As of Tuesday, March 11, 2014
Spring is just around the corner, but before you get started with your spring-cleaning perhaps another matter deserves some dusting off-that long-term financial plan.
April is National Financial Literacy Month – the perfect time to spring into action when it comes to planning your financial future. If you already have a plan, this is a great opportunity to look at it and make sure you’re still “on track” to reach your financial goals.
According to a 2013 survey by the Employee Benefit Research Institute, the past few years have seen a sharp decline in Americans’ confidence about their retirement savings. Only 13 percent of workers feel very confident about having enough for a comfortable retirement and 28 percent are not at all confident. More than half of workers have less than $25,000 in total savings and investments.
If you haven’t begun saving for retirement, now is a good time to start-no matter what your age. If retirement is near, you’ll want to jump into the fast lane right away. If you’re younger and retirement seems a lifetime away, it’s still in your best interest to begin saving now.
Here’s an example of how much the magic of compound interest can work to your advantage: a 25-year old who begins saving $100 a month and earns a modest 5 percent interest will have more than $150,000 at age 65.
Experts agree that saving when you’re young will make a world of difference when the time comes to draw on your retirement savings.
Don’t just take their word for it. You can check out the numbers yourself. A great way to start figuring out how much you will need for retirement is to use Social Security’s online Retirement Estimator, which offers an instant and personalized estimate of your future Social Security retirement benefits based on your earnings record. Try it today at socialsecurity.gov/estimator.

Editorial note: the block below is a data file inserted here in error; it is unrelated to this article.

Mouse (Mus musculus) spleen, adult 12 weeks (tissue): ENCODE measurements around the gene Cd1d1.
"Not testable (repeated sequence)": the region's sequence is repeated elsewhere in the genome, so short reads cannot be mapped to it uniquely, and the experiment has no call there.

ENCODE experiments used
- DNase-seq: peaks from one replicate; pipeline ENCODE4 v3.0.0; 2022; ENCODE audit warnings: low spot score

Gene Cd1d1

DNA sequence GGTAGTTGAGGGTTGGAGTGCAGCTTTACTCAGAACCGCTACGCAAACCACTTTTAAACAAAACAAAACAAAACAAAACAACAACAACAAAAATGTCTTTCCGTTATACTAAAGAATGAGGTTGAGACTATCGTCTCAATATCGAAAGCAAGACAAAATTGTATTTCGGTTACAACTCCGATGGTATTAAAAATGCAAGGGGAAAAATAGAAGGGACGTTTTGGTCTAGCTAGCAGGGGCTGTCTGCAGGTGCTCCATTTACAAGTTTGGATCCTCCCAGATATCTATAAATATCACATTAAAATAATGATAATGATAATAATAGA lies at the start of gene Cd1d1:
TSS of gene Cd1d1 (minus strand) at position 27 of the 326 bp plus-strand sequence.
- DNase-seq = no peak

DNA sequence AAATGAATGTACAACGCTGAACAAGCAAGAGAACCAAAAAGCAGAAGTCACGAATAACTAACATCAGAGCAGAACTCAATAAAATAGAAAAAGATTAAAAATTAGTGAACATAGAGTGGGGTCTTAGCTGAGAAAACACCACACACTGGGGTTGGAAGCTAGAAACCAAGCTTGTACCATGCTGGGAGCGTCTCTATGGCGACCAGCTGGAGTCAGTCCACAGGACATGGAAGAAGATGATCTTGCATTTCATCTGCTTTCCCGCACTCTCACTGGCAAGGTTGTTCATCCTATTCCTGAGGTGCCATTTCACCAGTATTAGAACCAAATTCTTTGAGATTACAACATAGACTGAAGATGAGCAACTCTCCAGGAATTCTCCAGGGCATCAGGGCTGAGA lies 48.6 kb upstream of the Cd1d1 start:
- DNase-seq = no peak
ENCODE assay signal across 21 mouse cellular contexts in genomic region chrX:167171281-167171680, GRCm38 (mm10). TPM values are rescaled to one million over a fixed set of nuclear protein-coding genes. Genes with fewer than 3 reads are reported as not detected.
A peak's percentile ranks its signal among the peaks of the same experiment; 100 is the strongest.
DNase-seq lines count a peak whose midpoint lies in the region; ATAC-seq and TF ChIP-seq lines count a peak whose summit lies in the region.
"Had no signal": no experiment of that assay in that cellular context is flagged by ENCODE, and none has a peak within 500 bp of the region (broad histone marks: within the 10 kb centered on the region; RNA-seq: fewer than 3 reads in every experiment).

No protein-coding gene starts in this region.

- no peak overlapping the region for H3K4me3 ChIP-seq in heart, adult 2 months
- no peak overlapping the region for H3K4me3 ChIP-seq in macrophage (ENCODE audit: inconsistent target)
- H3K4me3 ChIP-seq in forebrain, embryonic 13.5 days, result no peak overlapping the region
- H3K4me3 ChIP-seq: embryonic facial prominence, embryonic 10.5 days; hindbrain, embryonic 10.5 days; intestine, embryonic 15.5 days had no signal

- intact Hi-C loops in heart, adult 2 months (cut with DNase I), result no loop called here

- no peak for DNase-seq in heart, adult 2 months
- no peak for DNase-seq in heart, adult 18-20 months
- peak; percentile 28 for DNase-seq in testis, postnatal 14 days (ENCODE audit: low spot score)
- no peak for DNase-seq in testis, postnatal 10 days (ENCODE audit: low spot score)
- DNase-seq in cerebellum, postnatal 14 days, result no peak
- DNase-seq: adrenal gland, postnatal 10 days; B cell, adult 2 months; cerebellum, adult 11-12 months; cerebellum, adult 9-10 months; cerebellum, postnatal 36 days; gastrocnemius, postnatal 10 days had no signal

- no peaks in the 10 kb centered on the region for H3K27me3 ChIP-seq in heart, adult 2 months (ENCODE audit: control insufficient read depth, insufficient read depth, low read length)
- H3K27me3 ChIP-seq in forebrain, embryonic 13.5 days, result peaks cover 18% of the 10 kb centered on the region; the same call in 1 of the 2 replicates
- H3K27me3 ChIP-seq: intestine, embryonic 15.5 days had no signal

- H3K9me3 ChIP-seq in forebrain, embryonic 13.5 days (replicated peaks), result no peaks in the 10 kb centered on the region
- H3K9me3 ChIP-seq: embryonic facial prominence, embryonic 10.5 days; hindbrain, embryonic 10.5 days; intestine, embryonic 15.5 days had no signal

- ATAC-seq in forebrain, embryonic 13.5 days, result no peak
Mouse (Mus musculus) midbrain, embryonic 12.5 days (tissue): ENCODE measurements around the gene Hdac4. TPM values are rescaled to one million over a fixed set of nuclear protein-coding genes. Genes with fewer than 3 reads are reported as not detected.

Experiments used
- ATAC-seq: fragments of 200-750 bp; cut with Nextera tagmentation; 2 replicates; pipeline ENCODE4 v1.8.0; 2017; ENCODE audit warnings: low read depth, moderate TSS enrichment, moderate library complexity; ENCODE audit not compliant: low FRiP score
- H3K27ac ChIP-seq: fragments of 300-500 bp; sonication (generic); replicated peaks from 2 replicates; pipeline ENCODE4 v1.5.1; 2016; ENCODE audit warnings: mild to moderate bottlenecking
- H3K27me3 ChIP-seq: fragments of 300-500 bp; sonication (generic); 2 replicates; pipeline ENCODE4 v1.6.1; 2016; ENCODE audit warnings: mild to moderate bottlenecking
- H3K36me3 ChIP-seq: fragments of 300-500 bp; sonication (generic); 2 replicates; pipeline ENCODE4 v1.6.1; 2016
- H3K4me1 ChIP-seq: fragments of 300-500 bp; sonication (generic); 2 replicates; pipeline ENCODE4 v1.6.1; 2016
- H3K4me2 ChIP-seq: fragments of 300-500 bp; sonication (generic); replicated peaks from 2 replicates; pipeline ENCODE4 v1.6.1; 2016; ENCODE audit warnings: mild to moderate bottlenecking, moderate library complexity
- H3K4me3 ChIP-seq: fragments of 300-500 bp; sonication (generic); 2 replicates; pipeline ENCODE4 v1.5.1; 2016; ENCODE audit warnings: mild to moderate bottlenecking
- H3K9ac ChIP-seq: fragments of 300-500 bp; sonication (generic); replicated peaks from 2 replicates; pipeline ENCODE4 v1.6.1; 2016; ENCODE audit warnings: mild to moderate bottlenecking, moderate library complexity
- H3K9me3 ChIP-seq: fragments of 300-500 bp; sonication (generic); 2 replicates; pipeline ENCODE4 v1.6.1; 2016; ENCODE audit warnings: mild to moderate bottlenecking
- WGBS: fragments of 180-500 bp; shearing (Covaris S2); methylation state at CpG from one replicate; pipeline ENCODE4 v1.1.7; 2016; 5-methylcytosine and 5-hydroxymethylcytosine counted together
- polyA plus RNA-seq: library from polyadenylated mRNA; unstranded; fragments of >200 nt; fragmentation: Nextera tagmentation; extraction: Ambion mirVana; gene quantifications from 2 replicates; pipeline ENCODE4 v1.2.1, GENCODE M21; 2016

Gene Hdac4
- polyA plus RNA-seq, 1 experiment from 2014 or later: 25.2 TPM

The department of Social Security encourages saving for retirement, but there are reasons to save for every stage of life.
A great place to go for help is www.mymoney.gov (the official U.S. government’s website dedicated to teaching Americans the basics of finances.) Whether you are looking for information about buying a home, balancing your checkbook, or investing in your 401(k) plan, the resources on www.mymoney.gov can help you.
The Ballpark Estimator at choosetosave.org/ballpark is another excellent online tool. It makes complicated issues, like projected Social Security benefits and earnings assumptions on savings, easy to understand.
If you have to choose between scrubbing down the house or scrubbing your budget to get your financial house in order, Social Security recommends putting off the cleaning one more day.
Get started on planning your future right now at www.socialsecurity.gov and don’t arrive at retirement unprepared.
Kirk Larson is a Social Security Washington public affairs specialist